submitted by Coo-ee Calls on 15.09.2005
Written by, Robyn Walton
Coo-ee Calls. Number 68. October, 2003.
Coo-ee Calls is a magazine that has circulated in Gilgandra since the 1990's.
Coo-ee is a call used in the bush to find another person. From Dharuk language guu-wi "come here". To be "within cooee" is to be within hearing range; within easy reach; nearby; close to finishing a project "or aim" or goal.
Coo-ee was made famous, when the first of the great World War I recruiting marches, the Coo-ee March was begun from Gilgandra in 1915. Prospective soldier-volunteers walked from Gilgandra to Sydney, a distance of more than 300 miles, calling for volunteers to join them along the way. For more information see:
***5 Kytherian families
and a number of other Greeks living in Gilgandra, were adversely effected by the 1955 flood.
For a comprehensive history of the Kytherian presence in Gilgandra
18 Photographs of the flooding accompany this article. (Because they are photocopies of photographs, the quality of the reproduction does not warrant replication here.)
3 of the photographs have either a direct Kytherian or Hellenic link.
Theo's Cool Drink shop. Then opposite the Gilgandra Weekly Office."
Morris Street after the flood (Three Kytherian families lived in Morris Street - the Sklavos's, Pentes, and Psaltis's.)
The hole that appeared at the corner of Morris and Myrtle Streets. It is believed the area was once a Chinaman's garden, and that there had been a well at this spot. The hole measured 25ft deep, and was 200 yards in length. (The truck of Kytherian, Con George (Tzortzo)Poulos, ended up in this hole).
How Con George Poulos lost his truck in the 1955 flood
The other 15 photographs include:
Front page - An aerial photograph of the flooding Castlereagh River, taken at the time of the lesser, 1950 flood.
The outdoor picture theatre area of the Western Monarch Theatre.
The roof of the Scout Hall washed about 50 yards along Hall Street. Council later bulldozed the entire structure.
Furniture that had been glued or was laminated was ruined by the flood.
Watching the rising waters. (From the bridge).
State Bank and the ruined grand piano.
Mrs Ryan looking at the few things she saved. Her home was on the Corner of Morris and Myrtle Streets.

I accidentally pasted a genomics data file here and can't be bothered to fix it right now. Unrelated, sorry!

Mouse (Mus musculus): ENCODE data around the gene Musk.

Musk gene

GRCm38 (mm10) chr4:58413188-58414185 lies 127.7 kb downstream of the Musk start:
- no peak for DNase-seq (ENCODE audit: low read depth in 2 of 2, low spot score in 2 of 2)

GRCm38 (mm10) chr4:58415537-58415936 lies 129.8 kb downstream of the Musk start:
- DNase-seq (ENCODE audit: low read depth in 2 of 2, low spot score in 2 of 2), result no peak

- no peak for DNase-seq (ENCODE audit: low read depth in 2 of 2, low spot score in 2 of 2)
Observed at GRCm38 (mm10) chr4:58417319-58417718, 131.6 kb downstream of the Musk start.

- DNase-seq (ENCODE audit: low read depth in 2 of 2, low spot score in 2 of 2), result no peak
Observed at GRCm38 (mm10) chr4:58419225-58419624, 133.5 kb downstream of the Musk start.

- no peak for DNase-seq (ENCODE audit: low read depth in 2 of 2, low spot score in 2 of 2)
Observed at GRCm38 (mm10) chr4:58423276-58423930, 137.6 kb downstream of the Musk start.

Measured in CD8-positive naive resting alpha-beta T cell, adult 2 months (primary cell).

Interior of James Collisons and Son's store, Lower Miller Street. The estimated loss of stock was twelve thousand pounds.
Warren Road in front of Mr Tony Shalhoub's House, when the water had reached half its depth.
Inside Central Stores (where Taget Country is in 2003), and all that is left of furniture stock.
Mud and debris in the Royal Hotel Lounge.
Waters rising in front of Mr J Morris's residence in Miller Street, where the waters reached about 7ft.
The collapsed side of the Royal Hotel. These walls were made of piesa.
Apex Club vilunteers from Port Kembla clearing debris.
All that was left of the Scout Hall, and a house, after Council's Bulldozers.
Gilgandra's Big Flood
Thursday February 24, 1955 the Castlereagh River, after reaching a height of 32ft broke its banks sending flood waters surging through Gilgandra at a pace that killed, frightened, and destroyed.
The devastating floods of 1955 had their beginnings mid February when a monsoonal rain depression hit Darwin from the North dropping 17½ inches of rain in seventy two hours. Weakened slightly, it soon moved its might to Northern Queensland then began travelling South through most parts of New South Wales leaving flooded destruction in its wake.
A detailed meteorology report of the 1955 flood
Here in Gilgandra 1340 points of rain was recorded over a four day period, Mendooran measured 1216 points, and Coonabarabran 995 points. It was a Weather Pattern, the likes of which was unheard of in our past history. The river had to rise.